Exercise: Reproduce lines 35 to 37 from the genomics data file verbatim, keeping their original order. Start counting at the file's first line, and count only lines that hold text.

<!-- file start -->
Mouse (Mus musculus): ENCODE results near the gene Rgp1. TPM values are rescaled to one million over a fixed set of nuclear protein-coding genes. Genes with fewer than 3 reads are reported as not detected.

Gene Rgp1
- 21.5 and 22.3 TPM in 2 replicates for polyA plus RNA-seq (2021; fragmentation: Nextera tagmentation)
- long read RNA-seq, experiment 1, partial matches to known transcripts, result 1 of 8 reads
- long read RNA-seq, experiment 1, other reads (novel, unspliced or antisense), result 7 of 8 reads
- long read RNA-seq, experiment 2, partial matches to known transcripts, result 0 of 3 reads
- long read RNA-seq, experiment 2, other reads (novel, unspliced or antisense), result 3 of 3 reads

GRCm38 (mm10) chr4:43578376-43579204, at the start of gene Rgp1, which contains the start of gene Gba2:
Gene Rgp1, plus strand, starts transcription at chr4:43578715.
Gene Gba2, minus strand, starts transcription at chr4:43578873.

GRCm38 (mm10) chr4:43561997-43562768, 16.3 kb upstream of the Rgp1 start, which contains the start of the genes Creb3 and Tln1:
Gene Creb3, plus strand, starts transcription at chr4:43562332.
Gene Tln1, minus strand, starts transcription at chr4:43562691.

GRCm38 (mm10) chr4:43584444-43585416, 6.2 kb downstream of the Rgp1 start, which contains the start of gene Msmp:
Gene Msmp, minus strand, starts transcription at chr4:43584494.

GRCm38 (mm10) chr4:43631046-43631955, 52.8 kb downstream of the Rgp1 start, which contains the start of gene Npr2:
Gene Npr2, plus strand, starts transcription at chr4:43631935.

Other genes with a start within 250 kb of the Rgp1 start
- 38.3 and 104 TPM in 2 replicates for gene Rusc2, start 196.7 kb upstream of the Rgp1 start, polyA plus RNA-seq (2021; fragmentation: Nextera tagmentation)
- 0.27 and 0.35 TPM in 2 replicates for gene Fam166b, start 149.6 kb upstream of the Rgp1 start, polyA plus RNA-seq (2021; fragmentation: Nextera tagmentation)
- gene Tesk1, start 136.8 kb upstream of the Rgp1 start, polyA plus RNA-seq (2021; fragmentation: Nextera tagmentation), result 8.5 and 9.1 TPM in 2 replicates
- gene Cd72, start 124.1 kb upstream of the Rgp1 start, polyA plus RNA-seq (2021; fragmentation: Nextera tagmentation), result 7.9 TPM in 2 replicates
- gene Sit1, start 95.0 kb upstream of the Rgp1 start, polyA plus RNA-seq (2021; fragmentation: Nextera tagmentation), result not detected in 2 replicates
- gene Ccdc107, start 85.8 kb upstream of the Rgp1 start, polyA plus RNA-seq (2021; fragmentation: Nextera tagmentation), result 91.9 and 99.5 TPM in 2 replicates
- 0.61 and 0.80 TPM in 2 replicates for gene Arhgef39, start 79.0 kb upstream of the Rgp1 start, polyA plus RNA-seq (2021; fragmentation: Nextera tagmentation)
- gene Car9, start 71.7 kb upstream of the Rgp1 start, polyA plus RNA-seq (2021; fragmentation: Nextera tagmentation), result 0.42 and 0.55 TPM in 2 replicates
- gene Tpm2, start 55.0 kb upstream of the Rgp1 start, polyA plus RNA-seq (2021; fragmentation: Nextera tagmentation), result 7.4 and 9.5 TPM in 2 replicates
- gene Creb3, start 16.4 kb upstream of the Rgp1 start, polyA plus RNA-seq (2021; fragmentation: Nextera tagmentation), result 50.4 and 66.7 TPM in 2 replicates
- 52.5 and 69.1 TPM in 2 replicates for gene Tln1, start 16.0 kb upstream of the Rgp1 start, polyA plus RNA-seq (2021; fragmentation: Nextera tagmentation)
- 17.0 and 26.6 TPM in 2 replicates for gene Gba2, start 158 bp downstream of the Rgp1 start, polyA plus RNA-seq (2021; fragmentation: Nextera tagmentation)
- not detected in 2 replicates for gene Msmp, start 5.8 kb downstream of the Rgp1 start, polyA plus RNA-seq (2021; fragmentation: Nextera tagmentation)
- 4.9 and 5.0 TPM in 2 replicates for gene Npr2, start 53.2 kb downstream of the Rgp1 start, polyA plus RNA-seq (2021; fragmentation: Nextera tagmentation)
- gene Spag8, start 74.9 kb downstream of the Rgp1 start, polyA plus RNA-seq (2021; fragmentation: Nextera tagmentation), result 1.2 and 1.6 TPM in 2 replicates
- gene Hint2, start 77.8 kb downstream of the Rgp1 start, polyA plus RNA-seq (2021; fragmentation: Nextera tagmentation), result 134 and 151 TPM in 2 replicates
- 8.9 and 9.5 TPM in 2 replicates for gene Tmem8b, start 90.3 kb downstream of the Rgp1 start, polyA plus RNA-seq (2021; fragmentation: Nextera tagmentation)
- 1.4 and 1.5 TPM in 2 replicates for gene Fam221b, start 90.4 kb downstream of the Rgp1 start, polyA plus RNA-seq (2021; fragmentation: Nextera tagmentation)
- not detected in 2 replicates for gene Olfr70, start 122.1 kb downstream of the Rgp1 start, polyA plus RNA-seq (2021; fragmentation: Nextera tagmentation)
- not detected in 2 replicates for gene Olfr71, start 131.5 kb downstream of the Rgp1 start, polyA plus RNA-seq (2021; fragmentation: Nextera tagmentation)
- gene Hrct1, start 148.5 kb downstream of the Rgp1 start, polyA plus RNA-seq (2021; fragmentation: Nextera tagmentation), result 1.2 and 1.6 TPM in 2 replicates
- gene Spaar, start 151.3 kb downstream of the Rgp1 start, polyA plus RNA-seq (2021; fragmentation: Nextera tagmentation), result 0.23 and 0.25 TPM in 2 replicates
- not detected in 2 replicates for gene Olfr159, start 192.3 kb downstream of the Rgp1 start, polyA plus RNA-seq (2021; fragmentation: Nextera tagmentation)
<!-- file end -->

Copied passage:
- 8.9 and 9.5 TPM in 2 replicates for gene Tmem8b, start 90.3 kb downstream of the Rgp1 start, polyA plus RNA-seq (2021; fragmentation: Nextera tagmentation)
- 1.4 and 1.5 TPM in 2 replicates for gene Fam221b, start 90.4 kb downstream of the Rgp1 start, polyA plus RNA-seq (2021; fragmentation: Nextera tagmentation)
- not detected in 2 replicates for gene Olfr70, start 122.1 kb downstream of the Rgp1 start, polyA plus RNA-seq (2021; fragmentation: Nextera tagmentation)